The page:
One of the more positive recaps in recent weeks. Less injury news, more injury return news. Check the breakdown, along with this week’s best dunk.
D-Rose down, again. — Stop me if you’ve heard this one before: Derrick Rose suffered a knee injury and will need surgery. In a seemingly unbelievable turn, the Bulls point guard tore his right meniscus this week, and he had surgery Friday morning to remove the ligament. That procedure is the same as players such as Chris Paul and Dwyane Wade have undergone in the past, obviously to varying degrees of future health in their knees.
The Bulls are presently hoping Rose will be able to return to in time for the playoffs and are projecting a 4-to-6 week timetable for his recovery.
Rose has spent most of this season rounding into shape, so who knows how much he would even be able to contribute to a postseason run, but hopefully he will return in good health both now and into the future. It’s a bummer to see the way injuries have plagued such a good player and person.
Westbrook breaks face, also out. — After notching three-straight triple-doubles with Kevin Durant out of the lineup, Russell Westbrook broke a bone in his face during Friday’s loss in Portland, and it will cause him to miss Sunday’s games with the Lakers.
Per Royce Young, the injury is actually a fractured zygomatic arch, a bone in the upper-back part of the jaw. Young also tweeted Westbrook is expected to be re-evaluated later in the week, and Woj indicated on Twitter that his return could be swifter than expected, which seems to be pretty normal for Westbrook at this point.
Darren Collison done for the season. — In more point-guard-related injury news, the Kings are expected to be without their starter for the rest of the season. Collison started well for the Kings, but his play has declined with the rest of the team since the firing of coach Mike Malone.
With the playoffs out of reach and Collison on a multi-year deal, Sacramento is expected to rest his hip flexor for the remainder of the season rather than pushing for a late-season return.
NBA to release officiating reports. — In an interesting move billed as a move toward “transparency,” the league and commissioner Adam Silver have announced the “Last Two Minutes” program: “[providing] play-by-play reports regarding all calls and material non-calls that occur in the last two minutes of close games and during entire overtime periods,” according to the NBA’s website.
These will obviously be hugely interesting pieces of literature going forward, especially in games with “blown” calls. Credit the league, however, with taking a pleasantly surprising step toward accountability.
Rondo, Carlisle trying to come together after suspension. — The Rajon Rondo trade continues to not work out for the Mavericks, who saw the mercurial point guard get into not one, but two post-game altercations with coach Rick Carlisle this week, despite the resulting one-game suspension after the first issue.
Rondo has struggled to integrate to what was once a free-flowing Dallas offense, and his recent issues with one of the NBA’s best coaches probably doesn’t bode well for the free-agent-to-be’s future in Dallas, either.
Mudiay makes unprecedented return in China. — After badly injuring his ankle a couple months ago, expected lottery choice Emmanuel Mudiay, a point guard playing professionally in China this year rather than spending it at a US college, was thought to be done playing until his first NBA action. His injury was bad enough that his Chinese club signed Will Bynum to replace him, which typically signals the end for injured players of import, since they’re more expensive.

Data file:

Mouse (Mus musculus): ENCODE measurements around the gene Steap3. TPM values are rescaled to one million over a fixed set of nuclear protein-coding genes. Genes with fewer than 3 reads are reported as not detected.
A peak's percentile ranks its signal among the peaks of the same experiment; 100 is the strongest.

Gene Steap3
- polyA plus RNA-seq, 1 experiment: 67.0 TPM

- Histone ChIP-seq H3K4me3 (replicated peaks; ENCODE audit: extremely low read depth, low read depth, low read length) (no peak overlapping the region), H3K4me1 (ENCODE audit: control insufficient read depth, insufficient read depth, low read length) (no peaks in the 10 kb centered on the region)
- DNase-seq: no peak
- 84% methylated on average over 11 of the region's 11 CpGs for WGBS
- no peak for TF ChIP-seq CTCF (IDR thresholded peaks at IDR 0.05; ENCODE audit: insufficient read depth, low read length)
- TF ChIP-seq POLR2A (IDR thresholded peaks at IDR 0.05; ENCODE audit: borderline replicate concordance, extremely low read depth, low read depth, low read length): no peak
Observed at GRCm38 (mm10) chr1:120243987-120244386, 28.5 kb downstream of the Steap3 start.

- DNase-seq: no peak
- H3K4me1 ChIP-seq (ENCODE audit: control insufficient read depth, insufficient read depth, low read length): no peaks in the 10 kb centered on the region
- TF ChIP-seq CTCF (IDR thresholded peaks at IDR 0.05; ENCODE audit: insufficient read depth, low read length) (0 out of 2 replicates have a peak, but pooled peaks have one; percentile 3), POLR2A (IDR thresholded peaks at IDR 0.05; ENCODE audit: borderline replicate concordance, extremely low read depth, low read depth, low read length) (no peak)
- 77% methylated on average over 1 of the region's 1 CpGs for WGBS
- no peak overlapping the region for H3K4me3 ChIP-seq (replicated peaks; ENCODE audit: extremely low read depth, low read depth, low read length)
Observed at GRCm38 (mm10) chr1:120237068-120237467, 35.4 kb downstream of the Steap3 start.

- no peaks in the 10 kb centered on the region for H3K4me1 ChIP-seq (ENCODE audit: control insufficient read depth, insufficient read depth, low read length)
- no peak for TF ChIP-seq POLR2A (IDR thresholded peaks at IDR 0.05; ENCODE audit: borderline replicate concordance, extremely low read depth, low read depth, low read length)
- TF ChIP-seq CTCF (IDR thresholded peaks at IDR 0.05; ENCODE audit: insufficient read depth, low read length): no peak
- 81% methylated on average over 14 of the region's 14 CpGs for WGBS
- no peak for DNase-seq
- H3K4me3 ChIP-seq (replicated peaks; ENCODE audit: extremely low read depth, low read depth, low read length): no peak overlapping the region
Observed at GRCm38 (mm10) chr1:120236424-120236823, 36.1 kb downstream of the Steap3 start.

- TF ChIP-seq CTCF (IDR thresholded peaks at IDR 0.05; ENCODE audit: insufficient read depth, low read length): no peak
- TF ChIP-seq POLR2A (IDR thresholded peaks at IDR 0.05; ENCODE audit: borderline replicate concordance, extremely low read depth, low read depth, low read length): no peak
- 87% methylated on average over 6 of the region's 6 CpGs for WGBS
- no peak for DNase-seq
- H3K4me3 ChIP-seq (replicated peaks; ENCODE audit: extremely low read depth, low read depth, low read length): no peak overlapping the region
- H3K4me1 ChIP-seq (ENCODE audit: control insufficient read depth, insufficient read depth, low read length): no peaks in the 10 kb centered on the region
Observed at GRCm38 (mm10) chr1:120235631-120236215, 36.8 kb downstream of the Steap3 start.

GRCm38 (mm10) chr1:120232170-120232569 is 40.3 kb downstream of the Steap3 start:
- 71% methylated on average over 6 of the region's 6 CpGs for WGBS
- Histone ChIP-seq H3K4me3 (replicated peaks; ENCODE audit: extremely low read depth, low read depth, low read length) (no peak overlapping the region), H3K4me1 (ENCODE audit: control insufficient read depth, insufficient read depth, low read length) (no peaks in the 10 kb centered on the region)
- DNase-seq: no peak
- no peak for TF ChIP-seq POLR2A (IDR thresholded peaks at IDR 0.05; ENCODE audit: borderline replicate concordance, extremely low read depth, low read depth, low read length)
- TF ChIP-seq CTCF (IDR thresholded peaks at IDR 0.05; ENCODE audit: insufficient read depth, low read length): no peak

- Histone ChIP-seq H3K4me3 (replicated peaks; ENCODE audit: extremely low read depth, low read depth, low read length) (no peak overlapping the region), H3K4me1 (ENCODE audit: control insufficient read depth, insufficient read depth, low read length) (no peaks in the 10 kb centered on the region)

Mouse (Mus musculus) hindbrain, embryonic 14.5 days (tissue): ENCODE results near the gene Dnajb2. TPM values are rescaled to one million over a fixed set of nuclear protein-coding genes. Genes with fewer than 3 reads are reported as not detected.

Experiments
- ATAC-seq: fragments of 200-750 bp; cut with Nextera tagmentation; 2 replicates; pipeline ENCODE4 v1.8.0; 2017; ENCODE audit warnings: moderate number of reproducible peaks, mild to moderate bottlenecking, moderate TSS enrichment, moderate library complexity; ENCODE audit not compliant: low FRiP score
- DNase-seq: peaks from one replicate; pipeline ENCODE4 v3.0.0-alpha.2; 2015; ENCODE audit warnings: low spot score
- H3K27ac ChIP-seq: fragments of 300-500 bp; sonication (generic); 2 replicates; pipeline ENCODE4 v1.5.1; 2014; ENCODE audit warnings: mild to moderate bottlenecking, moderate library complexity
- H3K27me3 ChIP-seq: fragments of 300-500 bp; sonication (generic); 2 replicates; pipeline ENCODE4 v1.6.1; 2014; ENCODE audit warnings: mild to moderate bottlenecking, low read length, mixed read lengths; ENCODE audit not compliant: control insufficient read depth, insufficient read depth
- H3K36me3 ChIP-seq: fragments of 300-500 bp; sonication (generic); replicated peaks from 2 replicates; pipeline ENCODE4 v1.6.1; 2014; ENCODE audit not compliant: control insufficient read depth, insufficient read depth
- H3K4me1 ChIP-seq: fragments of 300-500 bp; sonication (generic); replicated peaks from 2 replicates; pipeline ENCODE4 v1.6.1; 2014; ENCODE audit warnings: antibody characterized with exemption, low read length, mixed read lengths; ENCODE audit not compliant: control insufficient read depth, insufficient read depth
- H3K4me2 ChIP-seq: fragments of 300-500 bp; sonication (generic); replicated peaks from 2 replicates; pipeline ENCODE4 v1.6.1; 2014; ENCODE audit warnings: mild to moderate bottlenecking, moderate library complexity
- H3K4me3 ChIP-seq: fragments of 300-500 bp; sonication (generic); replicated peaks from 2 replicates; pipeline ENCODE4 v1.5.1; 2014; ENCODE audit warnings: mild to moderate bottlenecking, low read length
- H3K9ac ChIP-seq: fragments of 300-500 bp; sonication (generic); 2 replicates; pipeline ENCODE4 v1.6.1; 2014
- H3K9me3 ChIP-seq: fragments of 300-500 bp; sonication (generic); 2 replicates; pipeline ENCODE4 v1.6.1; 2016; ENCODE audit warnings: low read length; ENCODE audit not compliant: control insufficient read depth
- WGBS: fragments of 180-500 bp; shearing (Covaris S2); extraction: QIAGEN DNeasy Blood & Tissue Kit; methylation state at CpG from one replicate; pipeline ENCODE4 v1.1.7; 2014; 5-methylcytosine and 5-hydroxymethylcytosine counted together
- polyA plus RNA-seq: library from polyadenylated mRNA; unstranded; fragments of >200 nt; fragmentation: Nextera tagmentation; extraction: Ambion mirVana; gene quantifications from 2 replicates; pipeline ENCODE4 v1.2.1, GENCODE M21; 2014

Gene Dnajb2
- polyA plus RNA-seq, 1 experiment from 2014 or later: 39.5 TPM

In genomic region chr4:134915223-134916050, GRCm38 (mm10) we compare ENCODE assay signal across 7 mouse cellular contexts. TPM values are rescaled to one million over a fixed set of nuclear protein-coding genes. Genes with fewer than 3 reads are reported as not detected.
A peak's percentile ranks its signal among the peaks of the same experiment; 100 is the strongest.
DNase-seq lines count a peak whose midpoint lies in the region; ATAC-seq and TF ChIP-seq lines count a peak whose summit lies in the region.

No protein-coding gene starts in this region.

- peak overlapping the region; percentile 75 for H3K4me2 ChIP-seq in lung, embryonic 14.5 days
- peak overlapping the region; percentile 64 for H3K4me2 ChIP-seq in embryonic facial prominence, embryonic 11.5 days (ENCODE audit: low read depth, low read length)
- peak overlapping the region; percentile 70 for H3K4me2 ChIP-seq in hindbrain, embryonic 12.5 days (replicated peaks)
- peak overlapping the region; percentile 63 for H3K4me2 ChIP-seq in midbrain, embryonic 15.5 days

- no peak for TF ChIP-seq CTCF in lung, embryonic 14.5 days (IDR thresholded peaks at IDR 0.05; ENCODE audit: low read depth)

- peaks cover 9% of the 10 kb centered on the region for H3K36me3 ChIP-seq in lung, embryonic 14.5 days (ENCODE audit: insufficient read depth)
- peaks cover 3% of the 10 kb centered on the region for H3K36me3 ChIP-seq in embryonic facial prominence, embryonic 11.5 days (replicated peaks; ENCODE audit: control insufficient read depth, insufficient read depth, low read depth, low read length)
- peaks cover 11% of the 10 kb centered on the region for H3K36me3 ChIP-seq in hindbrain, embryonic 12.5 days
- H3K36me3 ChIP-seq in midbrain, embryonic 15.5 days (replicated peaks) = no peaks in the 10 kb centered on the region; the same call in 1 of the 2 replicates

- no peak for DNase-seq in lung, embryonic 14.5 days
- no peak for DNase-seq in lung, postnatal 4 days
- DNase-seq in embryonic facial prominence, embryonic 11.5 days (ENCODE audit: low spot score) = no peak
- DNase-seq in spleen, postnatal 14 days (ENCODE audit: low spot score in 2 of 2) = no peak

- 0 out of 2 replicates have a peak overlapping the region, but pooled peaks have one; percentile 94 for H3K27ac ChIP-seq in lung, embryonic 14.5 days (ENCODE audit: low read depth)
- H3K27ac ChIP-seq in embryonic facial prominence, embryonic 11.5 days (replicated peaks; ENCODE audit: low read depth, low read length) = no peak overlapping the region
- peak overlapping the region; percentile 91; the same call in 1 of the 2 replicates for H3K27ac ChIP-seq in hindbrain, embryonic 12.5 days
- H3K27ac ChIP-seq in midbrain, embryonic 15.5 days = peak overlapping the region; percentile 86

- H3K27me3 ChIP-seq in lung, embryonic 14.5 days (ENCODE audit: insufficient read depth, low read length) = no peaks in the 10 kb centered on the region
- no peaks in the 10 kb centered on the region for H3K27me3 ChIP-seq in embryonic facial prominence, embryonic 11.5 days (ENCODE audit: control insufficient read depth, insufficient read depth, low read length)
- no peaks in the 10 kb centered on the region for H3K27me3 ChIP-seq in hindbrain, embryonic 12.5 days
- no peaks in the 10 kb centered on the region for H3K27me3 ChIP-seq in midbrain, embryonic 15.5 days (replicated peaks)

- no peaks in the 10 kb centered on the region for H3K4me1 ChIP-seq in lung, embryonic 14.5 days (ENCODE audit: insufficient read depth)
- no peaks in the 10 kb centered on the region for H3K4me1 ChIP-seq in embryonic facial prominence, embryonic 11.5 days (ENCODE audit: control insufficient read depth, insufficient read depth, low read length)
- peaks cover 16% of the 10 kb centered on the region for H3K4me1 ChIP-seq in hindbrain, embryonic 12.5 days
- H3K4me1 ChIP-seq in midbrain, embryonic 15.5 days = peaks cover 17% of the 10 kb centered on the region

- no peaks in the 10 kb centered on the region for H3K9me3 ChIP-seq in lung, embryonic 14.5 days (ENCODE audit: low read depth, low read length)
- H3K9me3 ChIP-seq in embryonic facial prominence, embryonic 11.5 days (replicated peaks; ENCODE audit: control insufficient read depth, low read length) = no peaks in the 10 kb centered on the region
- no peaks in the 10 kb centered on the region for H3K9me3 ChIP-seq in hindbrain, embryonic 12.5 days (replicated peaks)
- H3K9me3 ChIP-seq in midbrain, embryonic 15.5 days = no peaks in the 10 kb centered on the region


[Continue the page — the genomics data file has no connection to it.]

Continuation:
Instead, Mudiay stayed in shape, the Guangdong Southern Tigers activated him in the playoffs, and he’s expected to start their next game with Bynum in the backcourt. This is a good sign for Mudiay’s commitment and an even better sign for his draft stock.
Bosh returns home from hospital. — Keeping with the good news, Chris Bosh was able to return home from the hospital this week after his blood clot scare. He will still miss the rest of the season, but it’s just good to know that he will be OK in general.
KG makes big Minnesota homecoming. — Despite the pedestrian stat line of 5 points, 8 rebounds, and 2 blocks in 19 minutes, Kevin Garnett’s return to Minnesota was a thing of beauty, as the fans were pumped, giving several standing ovations, and so was KG, saying after the game that the warm reception was noticed and appreciated. He even bought 1,000 tickets as a “thank you” to fans.
Paul George returns to practice. — The Pacers star returned to full practice this week, and although he’s allegedly not close to game action, just the possibility of seeing him on the court so soon after such a gruesome injury is very exciting.
No doubt, with Indiana already in the 8th seed and bearing down on the 7th spot, the Pacers are excited about having George back with a chance to surprise some people in the playoffs.
Larry Sanders speaks. — The maligned former Milwaukee big man wrote a short essay for the Player’s Tribune this week that was light on detail and heavy on defiance, and rightfully so. Sanders has obviously struggled during the last couple of seasons, and hopefully he will be happy in his hiatus from the league, however long it might be.
RIP Anthony Mason and Earl Lloyd. — Last but not least, the RIPs go out to a pair of former players this week. Mason was a popular Knicks big man who came out of nowhere during their ’90s hey-day, while Lloyd was the first black player in the NBA, helping pave the way for what is a predominantly African-American player pool in the league today.
DUNK OF THE WEEK: Markel Brown, throws it down. And it rhymes.